# How do I generate a sparse invertible 10000 by 10000 binary matrix with 30 to 50 non-zeros per row?

How do I generate a sparse invertible 10000 by 10000 binary matrix with 30 to 50 non-zeros per row(uniform distribution)?

What sort of algorithm should I use to do this task?

Brute Force algorithm- Using a random generator, create a such a matrix, and test for invertibility by finding its determinant/Gaussian Elimination.

(I tried this approach, the algorithm never completes within 1 hour, so I gaved up)

Reverse ERO approach- Starting with an identity matrix, do repeated Elementary Row Operations on it until the above is fulfiled.

(I haven't tried this approach yet, it is possible that it will work, but there is simply no way to guarantee that every row will have 30-50 non-zero entries)

Upper triangular approach- Starting with an identity matrix, choose 30-50 random entries in the upper triangular part to be non-zeros, then do row swaps to make them look random

(I tried this approach, but the matrices produced turned out to look very skewed to the right.)

Can anyone think up of any other possible approaches to this problem?

• How about the Upper-Triangular approach, but with random row and column swaps? – Blue Jul 2 '15 at 4:24
• Will column swaps preserve the invertibility? – Yellow Skies Jul 2 '15 at 4:28
• Yes, column swaps preserve invertibility, just like row swaps. The reason is the same. For the determinant to be zero, the rows or columns must be linearly dependent. The rank-nullity theorem says these are equivalent. Swapping columns cannot change the dependence. – Ross Millikan Jul 2 '15 at 4:32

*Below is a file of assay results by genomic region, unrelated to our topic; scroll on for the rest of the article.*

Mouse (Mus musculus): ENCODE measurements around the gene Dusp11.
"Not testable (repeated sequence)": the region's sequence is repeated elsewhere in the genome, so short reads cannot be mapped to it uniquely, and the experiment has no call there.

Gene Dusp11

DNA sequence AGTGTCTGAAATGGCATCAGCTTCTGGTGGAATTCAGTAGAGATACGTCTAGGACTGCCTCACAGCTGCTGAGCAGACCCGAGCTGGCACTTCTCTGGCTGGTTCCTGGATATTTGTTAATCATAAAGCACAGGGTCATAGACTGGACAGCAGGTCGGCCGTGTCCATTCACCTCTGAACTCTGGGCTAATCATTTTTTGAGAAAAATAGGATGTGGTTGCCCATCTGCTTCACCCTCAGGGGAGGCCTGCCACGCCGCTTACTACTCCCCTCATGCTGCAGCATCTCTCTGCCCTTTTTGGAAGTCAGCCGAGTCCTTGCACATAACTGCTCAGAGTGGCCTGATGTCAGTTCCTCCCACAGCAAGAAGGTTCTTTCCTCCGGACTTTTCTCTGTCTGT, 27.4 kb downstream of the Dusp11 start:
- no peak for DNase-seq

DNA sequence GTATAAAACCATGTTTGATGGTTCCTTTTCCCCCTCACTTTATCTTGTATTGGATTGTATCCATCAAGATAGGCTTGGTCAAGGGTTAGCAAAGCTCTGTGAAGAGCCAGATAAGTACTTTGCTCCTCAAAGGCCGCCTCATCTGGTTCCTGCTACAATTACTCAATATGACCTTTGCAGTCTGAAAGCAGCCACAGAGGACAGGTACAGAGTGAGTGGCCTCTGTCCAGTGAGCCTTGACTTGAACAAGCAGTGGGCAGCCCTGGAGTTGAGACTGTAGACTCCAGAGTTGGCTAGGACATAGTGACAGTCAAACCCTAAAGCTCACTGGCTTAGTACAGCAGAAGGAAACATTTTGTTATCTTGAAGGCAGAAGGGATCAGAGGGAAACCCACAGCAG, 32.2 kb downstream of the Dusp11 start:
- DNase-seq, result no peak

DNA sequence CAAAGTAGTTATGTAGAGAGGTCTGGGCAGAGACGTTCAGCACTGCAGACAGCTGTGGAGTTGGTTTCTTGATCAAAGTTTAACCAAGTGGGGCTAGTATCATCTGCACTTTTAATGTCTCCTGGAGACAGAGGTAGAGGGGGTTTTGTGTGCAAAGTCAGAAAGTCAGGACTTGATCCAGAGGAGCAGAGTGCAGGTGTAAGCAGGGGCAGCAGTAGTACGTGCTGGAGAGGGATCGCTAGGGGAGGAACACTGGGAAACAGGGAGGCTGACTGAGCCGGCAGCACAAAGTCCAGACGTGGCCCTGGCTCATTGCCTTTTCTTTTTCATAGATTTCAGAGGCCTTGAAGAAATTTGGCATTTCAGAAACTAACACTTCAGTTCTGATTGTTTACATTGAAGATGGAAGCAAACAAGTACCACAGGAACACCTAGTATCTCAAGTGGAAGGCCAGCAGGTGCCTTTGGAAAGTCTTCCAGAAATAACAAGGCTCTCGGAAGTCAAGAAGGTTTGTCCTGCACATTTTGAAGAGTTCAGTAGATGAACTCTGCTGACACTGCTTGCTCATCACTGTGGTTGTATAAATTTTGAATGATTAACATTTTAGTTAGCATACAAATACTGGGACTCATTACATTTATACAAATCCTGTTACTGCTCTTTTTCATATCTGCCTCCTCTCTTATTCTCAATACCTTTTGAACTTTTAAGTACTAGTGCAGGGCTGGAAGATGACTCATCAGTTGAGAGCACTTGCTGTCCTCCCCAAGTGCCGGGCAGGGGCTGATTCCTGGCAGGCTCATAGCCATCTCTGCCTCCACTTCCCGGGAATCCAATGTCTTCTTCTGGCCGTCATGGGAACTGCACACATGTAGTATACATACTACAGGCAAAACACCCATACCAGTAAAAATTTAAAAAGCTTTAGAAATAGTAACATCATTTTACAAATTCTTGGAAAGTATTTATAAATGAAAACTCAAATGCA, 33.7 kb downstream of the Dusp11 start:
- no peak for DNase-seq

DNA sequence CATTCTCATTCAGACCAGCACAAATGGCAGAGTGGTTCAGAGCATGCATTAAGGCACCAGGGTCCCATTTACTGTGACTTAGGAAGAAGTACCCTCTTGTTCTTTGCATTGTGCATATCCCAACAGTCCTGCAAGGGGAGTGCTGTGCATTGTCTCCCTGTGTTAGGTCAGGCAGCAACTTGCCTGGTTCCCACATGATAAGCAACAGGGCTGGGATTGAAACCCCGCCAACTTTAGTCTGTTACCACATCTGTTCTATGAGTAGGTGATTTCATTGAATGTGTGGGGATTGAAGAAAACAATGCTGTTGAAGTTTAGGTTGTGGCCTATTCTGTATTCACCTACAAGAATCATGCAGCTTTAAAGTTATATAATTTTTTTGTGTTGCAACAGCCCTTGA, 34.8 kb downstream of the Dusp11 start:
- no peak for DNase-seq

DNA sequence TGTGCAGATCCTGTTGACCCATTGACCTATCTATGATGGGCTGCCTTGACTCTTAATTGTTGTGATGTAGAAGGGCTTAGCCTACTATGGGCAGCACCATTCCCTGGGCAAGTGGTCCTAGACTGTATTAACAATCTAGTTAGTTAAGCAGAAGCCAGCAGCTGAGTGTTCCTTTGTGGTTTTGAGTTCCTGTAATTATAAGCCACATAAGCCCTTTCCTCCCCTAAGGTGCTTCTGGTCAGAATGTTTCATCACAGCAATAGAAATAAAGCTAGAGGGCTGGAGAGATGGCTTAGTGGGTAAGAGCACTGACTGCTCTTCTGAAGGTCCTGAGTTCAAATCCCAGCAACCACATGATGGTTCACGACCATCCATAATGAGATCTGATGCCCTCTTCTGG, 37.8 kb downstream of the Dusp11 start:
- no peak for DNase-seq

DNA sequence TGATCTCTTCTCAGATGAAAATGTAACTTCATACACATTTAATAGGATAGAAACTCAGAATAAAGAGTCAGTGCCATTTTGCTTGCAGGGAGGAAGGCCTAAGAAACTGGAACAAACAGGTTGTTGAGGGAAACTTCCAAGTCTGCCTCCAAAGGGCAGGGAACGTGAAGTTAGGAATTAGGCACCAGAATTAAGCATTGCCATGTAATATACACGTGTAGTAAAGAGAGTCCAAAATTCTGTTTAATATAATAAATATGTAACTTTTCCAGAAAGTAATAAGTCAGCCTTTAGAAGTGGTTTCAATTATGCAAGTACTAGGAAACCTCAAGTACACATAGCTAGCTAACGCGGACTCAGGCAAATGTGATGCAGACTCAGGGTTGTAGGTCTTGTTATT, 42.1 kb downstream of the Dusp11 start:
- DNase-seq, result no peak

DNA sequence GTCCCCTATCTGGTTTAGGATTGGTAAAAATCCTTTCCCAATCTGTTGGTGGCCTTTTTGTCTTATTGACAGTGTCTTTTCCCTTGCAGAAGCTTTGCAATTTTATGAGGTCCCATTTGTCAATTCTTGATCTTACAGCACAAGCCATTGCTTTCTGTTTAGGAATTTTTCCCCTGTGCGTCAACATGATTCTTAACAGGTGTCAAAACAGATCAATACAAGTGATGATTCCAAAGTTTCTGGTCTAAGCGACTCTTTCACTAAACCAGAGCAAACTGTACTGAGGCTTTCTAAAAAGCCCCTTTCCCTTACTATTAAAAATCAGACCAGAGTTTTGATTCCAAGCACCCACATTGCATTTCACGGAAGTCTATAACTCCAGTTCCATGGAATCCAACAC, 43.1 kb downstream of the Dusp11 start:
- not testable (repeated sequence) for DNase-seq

• Column swaps are just row swaps of the transpose. – Blue Jul 2 '15 at 4:33
• ah! haha! thanks! – Yellow Skies Jul 2 '15 at 4:33

Do you want an invertible matrix $A$ over $\mathbb{Z}/2\mathbb{Z}$ or over $\mathbb{R}$ ? In the first case, the Blue's method seems to be good. Yet, in the second case, it is not, because $\det(A)=\pm 1$ that is far from random.
EDIT. I assume that you want (although my post does not seem to excite you) an invertible matrix over $\mathbb{Q}$. That follows is a better method than above:
STEP 1. We seek randomly a matrix $B$ as you want and s.t., for every $i$, $B[i,i]=0$. Such a matrix has a non-negligible probability of being singular. Fortunately $C=B+I$ is "almost certainly" invertible; yet $C$ often admits the eigenvalue $1$.
STEP 2. Swap rows and swap columns; then the characteristic polynomial of the obtained matrix $A=PCQ$ is "almost certainly" irreducible over $\mathbb{Q}$ and, in particular, $A$ is invertible.
Note that the permutations $P,Q$ must be "dense", otherwise there remain too much $"1"$ on the diagonal and, consequently, your matrix is not random. Write each permutation as a product of $k<n$ transpositions; then the complexity of the calculation of $PC$ (for instance) is the complexity of $n$ swaps, that is $O(n^2)$. On the other hand, I do not know the complexity of the choice of a random permutation.